Ask your pediatrician or pharmacist if any prescription (especially antibiotics and acne medications) and over-the-counter medications your child is taking can increase sun sensitivity. If so, always take extra sun precautions. The best protection is simply covering up or staying indoors; even sunscreen can’t always protect skin from sun sensitivity caused by medications.

Choosing a Sunscreen

Use a sunscreen that says “broad-spectrum” on the label – that means it will screen out both UVB and UVA rays. Use a sunscreen with an SPF (sun protection factor) of at least 15. The higher the SPF, the more UVB protection the sunscreen has.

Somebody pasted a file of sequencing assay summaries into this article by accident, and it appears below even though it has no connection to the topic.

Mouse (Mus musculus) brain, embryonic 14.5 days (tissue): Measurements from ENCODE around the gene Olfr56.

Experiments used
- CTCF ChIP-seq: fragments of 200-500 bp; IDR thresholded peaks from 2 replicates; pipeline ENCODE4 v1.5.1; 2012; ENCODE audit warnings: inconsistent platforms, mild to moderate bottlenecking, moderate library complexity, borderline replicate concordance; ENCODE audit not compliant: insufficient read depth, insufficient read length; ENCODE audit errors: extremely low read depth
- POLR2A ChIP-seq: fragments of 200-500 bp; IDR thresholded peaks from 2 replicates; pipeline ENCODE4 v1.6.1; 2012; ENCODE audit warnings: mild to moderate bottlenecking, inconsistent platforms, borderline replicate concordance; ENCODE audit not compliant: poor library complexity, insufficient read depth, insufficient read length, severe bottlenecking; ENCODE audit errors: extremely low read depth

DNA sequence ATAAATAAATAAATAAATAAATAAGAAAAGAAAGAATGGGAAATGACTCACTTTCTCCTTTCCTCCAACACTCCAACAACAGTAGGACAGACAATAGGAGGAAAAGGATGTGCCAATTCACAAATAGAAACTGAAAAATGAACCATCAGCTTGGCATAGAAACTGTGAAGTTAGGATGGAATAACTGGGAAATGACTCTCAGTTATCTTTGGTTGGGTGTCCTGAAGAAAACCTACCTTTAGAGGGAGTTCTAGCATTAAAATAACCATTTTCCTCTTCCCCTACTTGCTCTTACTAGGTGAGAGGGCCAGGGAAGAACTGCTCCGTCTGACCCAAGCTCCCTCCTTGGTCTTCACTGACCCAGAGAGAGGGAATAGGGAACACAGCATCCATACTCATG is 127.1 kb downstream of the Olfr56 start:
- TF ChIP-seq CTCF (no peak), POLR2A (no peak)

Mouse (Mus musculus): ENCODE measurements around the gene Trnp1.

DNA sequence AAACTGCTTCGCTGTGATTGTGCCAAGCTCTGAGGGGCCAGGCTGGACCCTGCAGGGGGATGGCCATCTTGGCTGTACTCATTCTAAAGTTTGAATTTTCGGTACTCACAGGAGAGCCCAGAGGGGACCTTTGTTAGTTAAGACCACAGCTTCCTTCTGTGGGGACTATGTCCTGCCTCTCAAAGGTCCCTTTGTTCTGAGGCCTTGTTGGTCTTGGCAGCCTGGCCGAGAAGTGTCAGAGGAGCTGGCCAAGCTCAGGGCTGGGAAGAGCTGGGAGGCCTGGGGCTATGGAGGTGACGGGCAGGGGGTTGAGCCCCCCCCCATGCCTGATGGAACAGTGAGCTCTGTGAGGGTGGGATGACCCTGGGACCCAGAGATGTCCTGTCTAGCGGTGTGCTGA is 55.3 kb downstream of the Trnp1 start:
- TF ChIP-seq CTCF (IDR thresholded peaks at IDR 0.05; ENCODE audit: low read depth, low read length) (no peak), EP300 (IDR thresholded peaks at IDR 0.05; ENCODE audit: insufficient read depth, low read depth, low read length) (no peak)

Look for the new UVA “star” rating system on the label. One star is low UVA protection. Two stars is medium protection. Three stars is high protection.

Four stars is the highest UVA protection available in an over-the-counter sunscreen product. For sensitive areas of the body, such as the nose, cheeks, tops of the ears, and the shoulders, choose a

sunscreen or sun-block with zinc oxide or titanium dioxide. While these products usually stay visible on the skin even after you rub them in, some now come in fun colors that kids enjoy.

Treating Sunburn

The Skin Cancer Foundation recommends these tips for treating children with sunburns.

Your baby’s skin: soft, sweet-smelling, vulnerable.  You notice that when you’re diapering:  irritation develops easily; a soothing cream clears it up like magic.

Young skin heals faster than older skin, but it is also less able to protect itself from injury, including injury from the sun.